I was recently asked by Computer Arts magazine to answer a series of short questions on pricing yourself as a designer. You can find my answers in Issue 200 of Computer Arts or below.
How should designers determine an hourly wage?
There are a number of factors to keep in mind when figuring out what your worth such as what you think you’re worth, what you can get away with, your experience, the amount of work you currently have on, how badly you want an individual project and the terms of the project, as well how long you think each project will take. There are many other factors to consider, but this is a start. See here for more info on how much to charge for design work.
What are the pros and cons of fixed pricing versus and hourly rate?
Pricing hourly has its benefits at times and you should always be flexible in which way you choose, however, I would personally recommend pricing per project as it demonstrates that you will give results, not just X number hours of work.
How can designers ensure they price competitively?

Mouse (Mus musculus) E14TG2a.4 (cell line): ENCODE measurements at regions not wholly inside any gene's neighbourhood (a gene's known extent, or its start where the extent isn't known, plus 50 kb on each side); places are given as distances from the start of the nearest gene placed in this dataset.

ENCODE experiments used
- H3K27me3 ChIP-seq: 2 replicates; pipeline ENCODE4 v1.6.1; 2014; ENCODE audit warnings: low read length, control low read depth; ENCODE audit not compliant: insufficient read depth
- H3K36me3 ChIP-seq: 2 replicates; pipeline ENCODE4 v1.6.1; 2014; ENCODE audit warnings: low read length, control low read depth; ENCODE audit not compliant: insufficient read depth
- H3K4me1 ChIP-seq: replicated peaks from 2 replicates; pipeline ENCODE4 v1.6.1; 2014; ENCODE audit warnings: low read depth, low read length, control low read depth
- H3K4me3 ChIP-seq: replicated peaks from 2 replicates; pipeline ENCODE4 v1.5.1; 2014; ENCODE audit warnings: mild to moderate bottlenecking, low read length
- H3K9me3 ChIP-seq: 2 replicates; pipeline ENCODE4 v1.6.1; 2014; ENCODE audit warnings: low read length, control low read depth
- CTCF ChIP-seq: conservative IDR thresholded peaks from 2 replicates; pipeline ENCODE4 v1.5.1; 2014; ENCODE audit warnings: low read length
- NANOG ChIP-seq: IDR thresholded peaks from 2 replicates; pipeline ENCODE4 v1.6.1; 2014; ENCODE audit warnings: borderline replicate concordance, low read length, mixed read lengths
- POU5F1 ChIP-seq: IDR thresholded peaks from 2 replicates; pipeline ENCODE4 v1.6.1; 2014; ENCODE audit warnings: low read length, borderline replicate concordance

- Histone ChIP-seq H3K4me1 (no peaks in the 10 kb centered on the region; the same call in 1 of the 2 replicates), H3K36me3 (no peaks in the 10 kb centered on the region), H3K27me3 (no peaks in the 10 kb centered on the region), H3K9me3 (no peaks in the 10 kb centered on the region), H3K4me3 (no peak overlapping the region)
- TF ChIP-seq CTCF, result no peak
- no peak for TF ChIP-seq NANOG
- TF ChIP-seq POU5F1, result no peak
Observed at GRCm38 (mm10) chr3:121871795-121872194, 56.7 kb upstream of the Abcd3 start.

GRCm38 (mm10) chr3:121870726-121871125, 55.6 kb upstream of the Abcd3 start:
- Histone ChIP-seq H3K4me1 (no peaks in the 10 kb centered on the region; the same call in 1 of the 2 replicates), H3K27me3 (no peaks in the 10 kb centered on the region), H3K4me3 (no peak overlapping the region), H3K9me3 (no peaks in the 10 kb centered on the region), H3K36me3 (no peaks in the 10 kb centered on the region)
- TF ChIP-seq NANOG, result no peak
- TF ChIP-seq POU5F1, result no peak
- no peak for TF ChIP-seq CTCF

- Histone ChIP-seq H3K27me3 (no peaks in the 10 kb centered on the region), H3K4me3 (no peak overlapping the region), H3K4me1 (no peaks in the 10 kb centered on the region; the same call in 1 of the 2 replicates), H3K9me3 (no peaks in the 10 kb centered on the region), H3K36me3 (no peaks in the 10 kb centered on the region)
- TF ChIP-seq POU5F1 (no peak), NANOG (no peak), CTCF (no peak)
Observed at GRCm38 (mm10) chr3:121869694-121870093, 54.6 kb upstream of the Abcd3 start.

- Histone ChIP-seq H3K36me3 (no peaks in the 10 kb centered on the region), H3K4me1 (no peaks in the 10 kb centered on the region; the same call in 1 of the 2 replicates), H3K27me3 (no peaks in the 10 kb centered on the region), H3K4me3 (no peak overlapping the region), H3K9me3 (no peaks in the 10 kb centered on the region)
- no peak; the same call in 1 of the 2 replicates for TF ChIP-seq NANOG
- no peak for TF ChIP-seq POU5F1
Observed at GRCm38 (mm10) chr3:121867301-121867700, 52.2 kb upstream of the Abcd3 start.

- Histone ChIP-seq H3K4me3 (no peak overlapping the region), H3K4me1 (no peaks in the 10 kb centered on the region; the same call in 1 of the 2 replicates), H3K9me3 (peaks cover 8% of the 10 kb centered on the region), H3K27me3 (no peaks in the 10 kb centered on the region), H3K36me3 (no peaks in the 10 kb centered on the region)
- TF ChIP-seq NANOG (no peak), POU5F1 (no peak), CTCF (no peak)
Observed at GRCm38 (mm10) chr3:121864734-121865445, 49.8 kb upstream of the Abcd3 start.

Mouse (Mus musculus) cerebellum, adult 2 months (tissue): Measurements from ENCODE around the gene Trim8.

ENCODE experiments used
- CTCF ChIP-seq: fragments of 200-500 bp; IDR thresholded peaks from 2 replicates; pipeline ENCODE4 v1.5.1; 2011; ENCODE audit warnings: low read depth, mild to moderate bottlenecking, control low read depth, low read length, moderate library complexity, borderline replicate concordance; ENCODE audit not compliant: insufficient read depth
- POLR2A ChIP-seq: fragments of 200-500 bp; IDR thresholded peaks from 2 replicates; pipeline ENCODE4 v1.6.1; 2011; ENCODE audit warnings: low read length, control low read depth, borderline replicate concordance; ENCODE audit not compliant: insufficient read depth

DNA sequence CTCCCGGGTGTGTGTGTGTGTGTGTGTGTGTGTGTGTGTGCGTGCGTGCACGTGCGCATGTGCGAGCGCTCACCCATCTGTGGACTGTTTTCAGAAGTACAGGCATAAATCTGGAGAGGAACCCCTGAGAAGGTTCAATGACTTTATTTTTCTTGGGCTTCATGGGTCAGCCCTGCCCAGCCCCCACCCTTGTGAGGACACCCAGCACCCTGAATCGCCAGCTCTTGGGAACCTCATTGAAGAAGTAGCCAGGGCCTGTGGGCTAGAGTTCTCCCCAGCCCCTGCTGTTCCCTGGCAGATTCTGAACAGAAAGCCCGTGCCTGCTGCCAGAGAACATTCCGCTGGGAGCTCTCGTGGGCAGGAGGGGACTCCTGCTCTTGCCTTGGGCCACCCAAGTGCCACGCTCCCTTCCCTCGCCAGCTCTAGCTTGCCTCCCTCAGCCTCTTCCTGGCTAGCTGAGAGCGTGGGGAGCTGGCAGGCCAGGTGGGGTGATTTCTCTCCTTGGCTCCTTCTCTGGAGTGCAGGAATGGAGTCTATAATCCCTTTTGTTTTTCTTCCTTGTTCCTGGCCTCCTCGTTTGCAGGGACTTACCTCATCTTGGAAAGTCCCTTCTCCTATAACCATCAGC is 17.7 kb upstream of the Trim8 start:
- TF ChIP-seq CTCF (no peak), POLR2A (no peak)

Ask your friends in the industry and also do some competitive researching. How do your competitors charge, and what do they charge? Once you know this valuable information, you will have better judgement on how to price your work, as well as how to position yourself. Learn how to negotiate budgets also.
Should designers take a lower wage for a cut of future project earnings or shares?
This should be judged on a project to project basis. Always be wary when taking on these types of partnerships as it really is a gamble. Sometimes it pays off, sometimes it doesn’t. Be wary of people who offer this as it could be a scam and make sure you have everything in writing with a signature.
How protective of copyright and IP should a designer be?
As someone who gets notified of a copyright infringement of my work every week (yes, every week!) I will tell you that it is a lot of effort to resolve these issues. You should be protective of your work, but don’t let it bog you down. I usually send a polite email at first and in most cases, they remove the work straight away with their tail between their legs. A few times I’ve threatened with a a DMCA take down notice but fortunately, I’ve never had to go further.
On this topic, be sure to read ‘how not to write a personal biography‘.
Do you recommend a designer has a legal eagle check a contract?
At the very least you should read over anything you sign, at least once or twice. If you’re work and fees are getting high profile, then yes it may be worth getting an ‘eagle’.
Can a designer ever charge more than they originally quoted?
If a project is going out of the original scope, known as scope creep, then yes of course.
Have any other questions that you’d like my opinion on? What’s your opinion?